Rick and Morty vs Dungeons & Dragons Rolls Out Something Surprisingly Insightful

Rick and Morty vs Dungeons & Dragons

Troy Little (artist), Patrick Rothfuss (writer), Jim Zub (writer),
March 12, 2019
Oni Press

“The world’s greatest role-playing game. Reality’s most dysfunctional family. What could go wrong?”

Rick and Morty vs Dungeons and Dragons is the latest hopping on what appears to be the wave of a fiery resurgence and growing movement in tabletop gaming. The comic is a four-issue miniseries that has been recently compiled and published into a single graphic novel compendium. The first issue was published on August 29, 2018.

At Morty’s school, everyone and anyone has been playing Dungeons & Dragons. He overhears a group fawning over the McElroy brothers’ shenanigans in The Adventure Zone and sits through vivid descriptions of violent battle by a look-alike of Erin McGathy’s character in HarmonQuest on the school bus. After doing some research in the library, Morty discovers that the big, wide world of D&D is as popular as implied, leading him to conclude, awestruck, that, “Gamers get laid…”.

“Gamers get laid…”

Naturally, Morty uses this newfound discovery to figure out how to become as cool as everyone else. Turning towards his mad scientist of a grandfather in order to impress a girl at a games shop, Rick’s adrenaline kicks into high gear as his mind floods with past experiences playing the game. Rick ends up cranking out a full-blown, fantasy game simulation that recreates a more recent reiteration of Dungeons & Dragons to try out with his grandson. And as per Rick and Morty fashion, everything slowly falls into chaos.

Morty’s initial, unsavory experience manages to convey how a newcomer would be overwhelmed with something like Dungeons & Dragons. In addition, his clashes with Rick illustrate the historical issues of exclusivity that are still pervasive in the gaming world and the elitism it can fester.

When the two first start up the simulation, Morty points out and wonders why they haven’t encountered any female NPCs yet. Rick comments that, “This is a classic D&D setting” and that women would not appear until “next issue”. Later on, the rest of the Smith family joins in on the action. Summer, Morty’s older sister, comments on the impractical armor that is generated by default for her Ranger character in the simulation. Clearly meant to titillate and not to protect, she changes it immediately.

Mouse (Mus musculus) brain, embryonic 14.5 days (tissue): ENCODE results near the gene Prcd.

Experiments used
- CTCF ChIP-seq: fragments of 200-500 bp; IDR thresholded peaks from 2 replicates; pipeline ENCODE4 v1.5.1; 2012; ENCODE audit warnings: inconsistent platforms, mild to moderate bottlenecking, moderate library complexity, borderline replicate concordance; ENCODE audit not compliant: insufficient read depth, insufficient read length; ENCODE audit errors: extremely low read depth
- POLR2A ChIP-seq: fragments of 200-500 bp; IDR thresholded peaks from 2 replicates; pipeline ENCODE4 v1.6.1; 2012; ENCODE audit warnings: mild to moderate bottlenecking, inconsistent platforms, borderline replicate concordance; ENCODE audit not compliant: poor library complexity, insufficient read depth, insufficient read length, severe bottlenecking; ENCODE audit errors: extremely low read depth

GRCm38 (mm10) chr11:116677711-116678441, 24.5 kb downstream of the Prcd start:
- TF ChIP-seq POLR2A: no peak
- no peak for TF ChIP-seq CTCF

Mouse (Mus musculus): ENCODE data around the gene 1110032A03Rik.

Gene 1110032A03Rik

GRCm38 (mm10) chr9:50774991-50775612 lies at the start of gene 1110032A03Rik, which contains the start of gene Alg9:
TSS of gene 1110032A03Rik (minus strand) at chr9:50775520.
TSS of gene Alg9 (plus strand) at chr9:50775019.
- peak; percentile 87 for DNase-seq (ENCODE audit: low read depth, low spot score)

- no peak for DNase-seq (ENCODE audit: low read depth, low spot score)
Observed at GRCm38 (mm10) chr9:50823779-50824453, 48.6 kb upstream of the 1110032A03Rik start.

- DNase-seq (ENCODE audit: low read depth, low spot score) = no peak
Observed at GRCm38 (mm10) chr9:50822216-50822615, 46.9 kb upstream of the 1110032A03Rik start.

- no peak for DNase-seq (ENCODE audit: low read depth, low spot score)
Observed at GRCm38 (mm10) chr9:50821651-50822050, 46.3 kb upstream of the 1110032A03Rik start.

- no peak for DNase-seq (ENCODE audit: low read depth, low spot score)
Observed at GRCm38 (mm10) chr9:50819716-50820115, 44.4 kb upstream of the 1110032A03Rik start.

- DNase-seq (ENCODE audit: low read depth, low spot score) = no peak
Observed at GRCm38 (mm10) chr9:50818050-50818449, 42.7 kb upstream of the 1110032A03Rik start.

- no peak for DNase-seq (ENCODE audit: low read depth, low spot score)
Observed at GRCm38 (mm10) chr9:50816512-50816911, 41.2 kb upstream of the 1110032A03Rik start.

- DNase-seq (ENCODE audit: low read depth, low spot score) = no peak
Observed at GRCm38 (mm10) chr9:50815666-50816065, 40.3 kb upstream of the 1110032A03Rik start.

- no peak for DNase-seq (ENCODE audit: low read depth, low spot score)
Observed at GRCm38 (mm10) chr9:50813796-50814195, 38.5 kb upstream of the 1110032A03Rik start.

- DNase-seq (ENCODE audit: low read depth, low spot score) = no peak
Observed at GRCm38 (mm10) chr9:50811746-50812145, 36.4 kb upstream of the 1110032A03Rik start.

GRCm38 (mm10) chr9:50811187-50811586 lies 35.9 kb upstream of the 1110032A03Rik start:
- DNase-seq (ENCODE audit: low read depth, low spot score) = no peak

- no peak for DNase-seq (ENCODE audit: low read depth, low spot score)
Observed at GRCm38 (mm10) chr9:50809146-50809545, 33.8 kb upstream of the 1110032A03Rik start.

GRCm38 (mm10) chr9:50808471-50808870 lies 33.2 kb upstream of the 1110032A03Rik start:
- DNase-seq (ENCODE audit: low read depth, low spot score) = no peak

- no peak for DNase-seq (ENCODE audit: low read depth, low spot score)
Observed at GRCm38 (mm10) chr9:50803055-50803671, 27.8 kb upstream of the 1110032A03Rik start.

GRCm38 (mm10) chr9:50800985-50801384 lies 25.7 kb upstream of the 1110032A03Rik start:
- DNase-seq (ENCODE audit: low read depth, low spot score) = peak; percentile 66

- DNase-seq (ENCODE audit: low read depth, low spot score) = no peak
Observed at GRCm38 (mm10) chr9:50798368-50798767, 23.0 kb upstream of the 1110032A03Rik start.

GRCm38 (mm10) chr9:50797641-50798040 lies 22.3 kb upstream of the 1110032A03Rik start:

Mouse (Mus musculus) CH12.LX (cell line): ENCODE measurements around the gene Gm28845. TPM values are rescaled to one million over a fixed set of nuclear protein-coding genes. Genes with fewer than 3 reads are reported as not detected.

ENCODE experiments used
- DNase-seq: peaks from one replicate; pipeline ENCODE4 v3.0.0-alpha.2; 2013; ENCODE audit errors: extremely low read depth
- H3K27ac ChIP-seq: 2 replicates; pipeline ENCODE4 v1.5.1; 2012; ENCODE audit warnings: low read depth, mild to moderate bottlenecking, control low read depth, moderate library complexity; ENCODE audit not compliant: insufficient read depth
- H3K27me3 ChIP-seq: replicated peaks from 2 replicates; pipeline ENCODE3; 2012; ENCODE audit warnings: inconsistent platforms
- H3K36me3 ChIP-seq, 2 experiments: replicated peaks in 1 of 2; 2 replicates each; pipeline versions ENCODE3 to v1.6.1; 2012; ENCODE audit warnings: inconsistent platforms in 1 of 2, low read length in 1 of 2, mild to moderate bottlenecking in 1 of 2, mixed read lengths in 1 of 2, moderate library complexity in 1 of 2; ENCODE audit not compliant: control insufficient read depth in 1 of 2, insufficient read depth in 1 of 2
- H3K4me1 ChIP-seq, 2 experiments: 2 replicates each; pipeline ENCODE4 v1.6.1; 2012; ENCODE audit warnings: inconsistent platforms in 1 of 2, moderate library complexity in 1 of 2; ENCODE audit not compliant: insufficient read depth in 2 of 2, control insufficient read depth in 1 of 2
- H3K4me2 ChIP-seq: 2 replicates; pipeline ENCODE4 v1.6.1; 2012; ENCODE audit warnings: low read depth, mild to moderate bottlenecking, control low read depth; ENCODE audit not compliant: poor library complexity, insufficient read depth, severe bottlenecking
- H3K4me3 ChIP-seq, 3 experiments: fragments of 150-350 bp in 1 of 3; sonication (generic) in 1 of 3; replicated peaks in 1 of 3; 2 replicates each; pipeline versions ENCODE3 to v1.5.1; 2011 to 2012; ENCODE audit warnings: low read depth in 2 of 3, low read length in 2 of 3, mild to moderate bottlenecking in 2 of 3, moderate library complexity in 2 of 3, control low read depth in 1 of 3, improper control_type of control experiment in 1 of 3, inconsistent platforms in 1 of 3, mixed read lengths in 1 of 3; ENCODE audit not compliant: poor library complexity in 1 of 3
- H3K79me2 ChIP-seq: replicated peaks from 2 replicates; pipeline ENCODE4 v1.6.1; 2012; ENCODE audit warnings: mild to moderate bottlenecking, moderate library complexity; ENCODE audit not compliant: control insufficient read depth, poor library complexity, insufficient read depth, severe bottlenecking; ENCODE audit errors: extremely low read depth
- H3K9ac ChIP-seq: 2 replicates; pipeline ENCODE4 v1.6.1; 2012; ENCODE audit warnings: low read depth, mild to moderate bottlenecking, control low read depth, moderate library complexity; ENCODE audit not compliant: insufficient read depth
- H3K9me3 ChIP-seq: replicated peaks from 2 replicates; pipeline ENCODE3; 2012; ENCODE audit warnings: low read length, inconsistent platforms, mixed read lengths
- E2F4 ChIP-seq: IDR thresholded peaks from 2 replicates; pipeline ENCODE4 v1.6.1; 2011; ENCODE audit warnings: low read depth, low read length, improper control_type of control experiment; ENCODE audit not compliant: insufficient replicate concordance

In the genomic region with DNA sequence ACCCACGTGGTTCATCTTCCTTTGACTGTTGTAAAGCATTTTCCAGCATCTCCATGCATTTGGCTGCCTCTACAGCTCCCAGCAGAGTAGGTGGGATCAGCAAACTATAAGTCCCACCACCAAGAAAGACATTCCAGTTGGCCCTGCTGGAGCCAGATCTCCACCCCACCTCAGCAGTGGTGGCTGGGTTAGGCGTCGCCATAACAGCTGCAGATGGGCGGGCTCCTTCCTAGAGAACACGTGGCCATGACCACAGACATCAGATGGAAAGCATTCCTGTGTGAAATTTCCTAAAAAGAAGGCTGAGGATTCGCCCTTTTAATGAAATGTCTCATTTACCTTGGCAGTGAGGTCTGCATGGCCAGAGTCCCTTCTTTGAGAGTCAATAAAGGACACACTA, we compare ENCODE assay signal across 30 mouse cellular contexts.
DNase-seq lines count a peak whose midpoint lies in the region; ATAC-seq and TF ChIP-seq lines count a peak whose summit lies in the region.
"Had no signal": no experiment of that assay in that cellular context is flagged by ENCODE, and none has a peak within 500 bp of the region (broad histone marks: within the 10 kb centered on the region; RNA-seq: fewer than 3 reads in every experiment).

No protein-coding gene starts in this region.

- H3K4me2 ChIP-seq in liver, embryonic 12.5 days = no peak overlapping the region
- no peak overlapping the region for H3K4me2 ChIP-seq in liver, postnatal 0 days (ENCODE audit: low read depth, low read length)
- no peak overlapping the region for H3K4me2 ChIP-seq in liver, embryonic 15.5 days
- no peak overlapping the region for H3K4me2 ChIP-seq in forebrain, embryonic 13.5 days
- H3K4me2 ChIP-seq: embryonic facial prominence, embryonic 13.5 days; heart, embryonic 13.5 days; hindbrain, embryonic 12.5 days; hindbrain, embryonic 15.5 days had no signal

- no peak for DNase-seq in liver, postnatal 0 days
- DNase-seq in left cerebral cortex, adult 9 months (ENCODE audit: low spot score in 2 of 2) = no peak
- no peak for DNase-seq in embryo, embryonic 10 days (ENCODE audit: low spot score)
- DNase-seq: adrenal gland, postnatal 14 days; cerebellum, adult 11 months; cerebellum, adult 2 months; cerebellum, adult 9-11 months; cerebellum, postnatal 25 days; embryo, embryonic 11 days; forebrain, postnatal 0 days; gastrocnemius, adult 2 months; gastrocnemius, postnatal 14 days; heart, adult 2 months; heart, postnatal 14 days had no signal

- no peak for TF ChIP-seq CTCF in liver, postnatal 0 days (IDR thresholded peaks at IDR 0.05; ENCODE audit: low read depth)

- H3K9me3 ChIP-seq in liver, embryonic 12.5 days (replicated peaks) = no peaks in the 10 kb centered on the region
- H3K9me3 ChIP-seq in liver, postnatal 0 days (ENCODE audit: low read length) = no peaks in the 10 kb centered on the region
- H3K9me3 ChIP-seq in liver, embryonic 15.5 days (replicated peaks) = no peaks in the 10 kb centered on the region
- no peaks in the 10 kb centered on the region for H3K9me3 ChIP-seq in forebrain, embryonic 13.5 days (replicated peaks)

Now with the rest of the family on board, Rick’s usual selfishness is challenged. Ultimately, Rick simply wanted to use Morty’s predicament as a scapegoat to play D&D again for his own self-indulgence. Transitioning from the usual, more comedic shenanigans that would atone for Rick and Morty, the comic also tonally shifts in a way that accurately illustrates the morally gripping dramas players can actually face in campaigns in a tongue-in-cheek fashion.

Rick and Morty vs Dungeons & Dragons is a miniseries that was certainly conceived with heart. Even right down to its packaging, this graphic novel compendium includes compiled art of the issues’ different variant covers and sample character sheets of the Rick and Morty cast that would be actually usable to play.

The series is penned collaboratively between Patrick Rothfuss and Jim Zub. Rothfuss is most known for being the bestselling author of The Kingkiller Chronicle book series. Zub has written and illustrated for numerous clients from Marvel to DC Comics. Troy Little solidly adapts the show’s house style, while providing a softer and more organic interpretation of its characters that is fitting for the print medium.

Readers who may only be familiar with one property over the other may encourage them to open their doors to explore something new. Fans of Rick and Morty may be surprised to find themselves crafting a character sheet. Dungeons & Dragons players may try to watch the eponymous animated series. Rick and Morty vs Dungeons & Dragons has something to offer that would please fans of both franchises as a decent synthesis of these two worlds.

The miniseries was evidently created with a lot of heart by fans for fans. For instance, this page features appearances by people who are well noted in the D&D’s scene: (from top panel to bottom) the Dungeon Master from the Marvel-produced 1980s animated series, Satine Phoenix, Matthew Mercer, Mazz, and the late Gary Gygax.

As a breath of air from the usual frenzy that defines the Rick and Morty series, the comics offer something that is both heartwarming and still funny. As Rick needs to set aside his ego to act as a grandfather for once, Rick and Morty vs Dungeons and Dragons is a cohesive story that reminds us games like Dungeons & Dragons are meant to be collaborative experiences. They can’t prosper and be welcoming through gatekeeping, greedy individuals who simply want to play to win. The beauty of gaming is to be able to nurture experiences in your own, fun ways. Sometimes, these are the necessary spaces and only moments of relief in a day to “take a break from who you really are.”

Elvie Mae Parian

Elvie Mae Parian

Elvie somehow finds bliss in purposefully complicating the art of storytelling and undertaking the painful practice of animation. If you see her on Twitter at @lvmaeparian, she is doing neither of those things.